Section 9: Lymphatic System
Ronald A. Bergman, Ph.D., Adel K. Afifi, M.D., Paul M. Heidger,Jr., Ph.D.
Peer Review Status: Externally Peer Reviewed
Plate 9.162 Palatine Tonsil
Plate 9.165 Lymph Node
Plate 9.170 Thymus
Plate 9.175 Spleen: Red Pulp
The lymphatic system is responsible for the protection of theindividual against a hostile external environment composed of foreignsubstances and organisms. Specific cells of this system candistinguish between ourselves specifically, "self," and seek out andinactivate or destroy many invasive foreign substances and organisms,"non-self." These cells are called immunocompetent cells, andthe entire system is frequently termed the immune system.Lymphoid tissue consists of reticular cells and their secretoryproduct, collagen Type 3 or reticular fibers, supporting masses oflymphocytes, macrophages, antigen-presenting cells, and plasmacells.
Lymphoid tissue is remarkably variable and may appear as a diffuseinfiltration into the lamina propria of mucous membranes or aswell-defined organs, such as the thymus. One classification oflymphoid tissue, based upon increasing structural/functionalcomplexity, is (1) diffuse lymphoid tissue, (2) lymph nodules, (3)tonsils, (4) lymph nodes, (5) thymus, and (6) spleen.
The simplest form, diffuse lymphoid tissue, is found throughoutthe body but, in particular, in the alimentary and respiratorytracts. Located in the lamina propria, it underlies the surfaceepithelium, surrounds mucosal glands and their ducts, and ischaracterized by a loosely organized mass of lymphocytes. The diffuseform of lymphocytic tissue grades into a more dense form, termedlymph nodules, of circumscribed masses of densely packedlymphocytes, which may be considered the basic structural unit oflymphoid tissue. Each nodule may contain a light staining centralarea, termed the germinal center, the presence of whichindicates a site of active lymphocyte proliferation. These "primary"nodules or lymph follicles are found in large numbers in the mucosaof the intestinal tract, notably in the ileum and vermiformappendix.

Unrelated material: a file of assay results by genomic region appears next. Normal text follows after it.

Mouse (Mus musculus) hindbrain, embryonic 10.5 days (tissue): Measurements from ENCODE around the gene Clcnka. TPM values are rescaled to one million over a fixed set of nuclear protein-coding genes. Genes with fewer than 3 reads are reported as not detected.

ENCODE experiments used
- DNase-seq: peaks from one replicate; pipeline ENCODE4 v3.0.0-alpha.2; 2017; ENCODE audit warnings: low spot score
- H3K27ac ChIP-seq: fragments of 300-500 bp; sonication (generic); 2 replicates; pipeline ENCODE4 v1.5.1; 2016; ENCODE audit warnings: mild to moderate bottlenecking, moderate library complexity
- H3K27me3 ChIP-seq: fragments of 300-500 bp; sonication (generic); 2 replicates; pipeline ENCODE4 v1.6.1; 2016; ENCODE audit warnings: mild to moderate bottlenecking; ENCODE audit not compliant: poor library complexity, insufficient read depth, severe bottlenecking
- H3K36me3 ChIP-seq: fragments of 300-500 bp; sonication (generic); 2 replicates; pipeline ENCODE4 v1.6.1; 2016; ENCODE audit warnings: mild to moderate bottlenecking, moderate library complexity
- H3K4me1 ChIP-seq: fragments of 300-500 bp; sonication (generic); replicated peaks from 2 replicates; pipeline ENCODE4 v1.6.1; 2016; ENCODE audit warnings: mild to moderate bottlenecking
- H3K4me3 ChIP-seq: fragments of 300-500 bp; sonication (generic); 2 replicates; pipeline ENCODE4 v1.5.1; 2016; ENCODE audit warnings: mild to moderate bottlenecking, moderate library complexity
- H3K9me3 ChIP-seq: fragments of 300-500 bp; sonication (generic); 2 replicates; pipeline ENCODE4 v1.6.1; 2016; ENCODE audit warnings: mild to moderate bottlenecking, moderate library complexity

Groups of lymph nodules may be partially encapsulated as smallorgans with a definite lymphatic and blood vascular supply. Such isthe case in the tonsils, found in the pharynx. The three distincttonsillar masses include the palatine, lingual, and pharyngeal(clinically, the adenoids), which form an incomplete ring around theentrance to the throat. The palatine and lingual tonsils are coveredwith a stratified squamous epithelium, whereas the pharyngeal tonsilis covered with a pseudostratified columnar ciliated epithelium, withsome goblet cells characteristic of the nasopharynx. In adults, thepharyngeal tonsil is covered by a stratified squamous epithelium. Thepalatine and lingual tonsils have numerous epithelium lined pits,referred to as crypts, which may bifurcate. Surrounding thecrypts is a single layer of lymph nodules with germinal centers. Thepharyngeal tonsil does not possess true crypts but rather widenedducts of underlying glands. The epithelium covering the tonsils isextensively infiltrated by lymphocytes, plasma cells, andpolymorphonuclear leucocytes.
Lymph nodes are completely encapsulated ovoid structures, incontrast to the lymphatic tissue previously described, and are theimmunologic filters of the lymph. The capsule admits afferentlymphatic vessels containing valves that provide one-way flow intothe subcapsular sinus. The lymph circulates through sinuses locatedin the cortex (containing the lymph nodules) and the medulla(containing lymphatic cords), and leaves the node via larger butfewer efferent lymphatic vessels. These also contain valves andemerge from a specific region of the node, the hilus. Lymph nodes,which vary in size from 1 to 25 mm, receive their blood supply onlyat the hilus of the node. The arterial vessels enter both thetrabeculae formed from the capsular connective tissue and themedullary cords, and they regionally supply the node by giving offcapillaries; they continue to the cortex, where an arterial branchpenetrates each cortical lymph nodule and forms a capillary plexusaround the germinal center. From the capillary beds, blood is carriedby veins, which follow a pathway similar to the arteries, leaving thenode at the hilum along with efferent lymphatic vessels.